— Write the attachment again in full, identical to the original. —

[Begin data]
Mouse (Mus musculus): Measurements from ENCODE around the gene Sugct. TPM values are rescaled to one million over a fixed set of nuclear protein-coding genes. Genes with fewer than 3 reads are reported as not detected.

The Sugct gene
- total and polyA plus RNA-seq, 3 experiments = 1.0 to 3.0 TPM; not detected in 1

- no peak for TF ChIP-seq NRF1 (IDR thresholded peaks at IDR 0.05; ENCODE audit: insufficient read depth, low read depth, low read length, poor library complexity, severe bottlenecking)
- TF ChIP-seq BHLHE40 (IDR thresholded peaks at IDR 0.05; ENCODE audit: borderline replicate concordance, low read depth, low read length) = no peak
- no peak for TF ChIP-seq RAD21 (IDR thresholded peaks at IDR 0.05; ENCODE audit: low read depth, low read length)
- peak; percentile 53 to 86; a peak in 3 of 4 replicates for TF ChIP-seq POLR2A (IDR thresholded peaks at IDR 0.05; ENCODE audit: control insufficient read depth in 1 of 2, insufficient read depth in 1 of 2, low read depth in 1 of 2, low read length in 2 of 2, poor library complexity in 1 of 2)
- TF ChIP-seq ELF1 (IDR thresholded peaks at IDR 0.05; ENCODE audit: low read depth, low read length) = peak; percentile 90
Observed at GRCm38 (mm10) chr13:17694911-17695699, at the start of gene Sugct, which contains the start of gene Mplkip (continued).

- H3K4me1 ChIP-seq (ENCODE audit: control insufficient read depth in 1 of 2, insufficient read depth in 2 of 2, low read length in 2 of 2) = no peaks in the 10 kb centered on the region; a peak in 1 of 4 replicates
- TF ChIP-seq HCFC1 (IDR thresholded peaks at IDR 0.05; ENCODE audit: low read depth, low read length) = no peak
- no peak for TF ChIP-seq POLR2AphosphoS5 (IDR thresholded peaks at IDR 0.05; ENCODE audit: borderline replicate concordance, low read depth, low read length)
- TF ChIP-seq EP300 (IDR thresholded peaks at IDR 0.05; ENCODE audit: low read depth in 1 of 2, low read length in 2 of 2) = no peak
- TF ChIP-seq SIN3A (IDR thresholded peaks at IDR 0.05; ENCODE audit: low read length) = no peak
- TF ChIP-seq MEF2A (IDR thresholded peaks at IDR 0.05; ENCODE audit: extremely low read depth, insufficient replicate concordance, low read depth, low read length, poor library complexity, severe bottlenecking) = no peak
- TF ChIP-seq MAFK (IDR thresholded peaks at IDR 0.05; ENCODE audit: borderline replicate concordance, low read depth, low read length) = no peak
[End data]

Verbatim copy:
Mouse (Mus musculus): Measurements from ENCODE around the gene Sugct. TPM values are rescaled to one million over a fixed set of nuclear protein-coding genes. Genes with fewer than 3 reads are reported as not detected.

The Sugct gene
- total and polyA plus RNA-seq, 3 experiments = 1.0 to 3.0 TPM; not detected in 1

- no peak for TF ChIP-seq NRF1 (IDR thresholded peaks at IDR 0.05; ENCODE audit: insufficient read depth, low read depth, low read length, poor library complexity, severe bottlenecking)
- TF ChIP-seq BHLHE40 (IDR thresholded peaks at IDR 0.05; ENCODE audit: borderline replicate concordance, low read depth, low read length) = no peak
- no peak for TF ChIP-seq RAD21 (IDR thresholded peaks at IDR 0.05; ENCODE audit: low read depth, low read length)
- peak; percentile 53 to 86; a peak in 3 of 4 replicates for TF ChIP-seq POLR2A (IDR thresholded peaks at IDR 0.05; ENCODE audit: control insufficient read depth in 1 of 2, insufficient read depth in 1 of 2, low read depth in 1 of 2, low read length in 2 of 2, poor library complexity in 1 of 2)
- TF ChIP-seq ELF1 (IDR thresholded peaks at IDR 0.05; ENCODE audit: low read depth, low read length) = peak; percentile 90
Observed at GRCm38 (mm10) chr13:17694911-17695699, at the start of gene Sugct, which contains the start of gene Mplkip (continued).

- H3K4me1 ChIP-seq (ENCODE audit: control insufficient read depth in 1 of 2, insufficient read depth in 2 of 2, low read length in 2 of 2) = no peaks in the 10 kb centered on the region; a peak in 1 of 4 replicates
- TF ChIP-seq HCFC1 (IDR thresholded peaks at IDR 0.05; ENCODE audit: low read depth, low read length) = no peak
- no peak for TF ChIP-seq POLR2AphosphoS5 (IDR thresholded peaks at IDR 0.05; ENCODE audit: borderline replicate concordance, low read depth, low read length)
- TF ChIP-seq EP300 (IDR thresholded peaks at IDR 0.05; ENCODE audit: low read depth in 1 of 2, low read length in 2 of 2) = no peak
- TF ChIP-seq SIN3A (IDR thresholded peaks at IDR 0.05; ENCODE audit: low read length) = no peak
- TF ChIP-seq MEF2A (IDR thresholded peaks at IDR 0.05; ENCODE audit: extremely low read depth, insufficient replicate concordance, low read depth, low read length, poor library complexity, severe bottlenecking) = no peak
- TF ChIP-seq MAFK (IDR thresholded peaks at IDR 0.05; ENCODE audit: borderline replicate concordance, low read depth, low read length) = no peak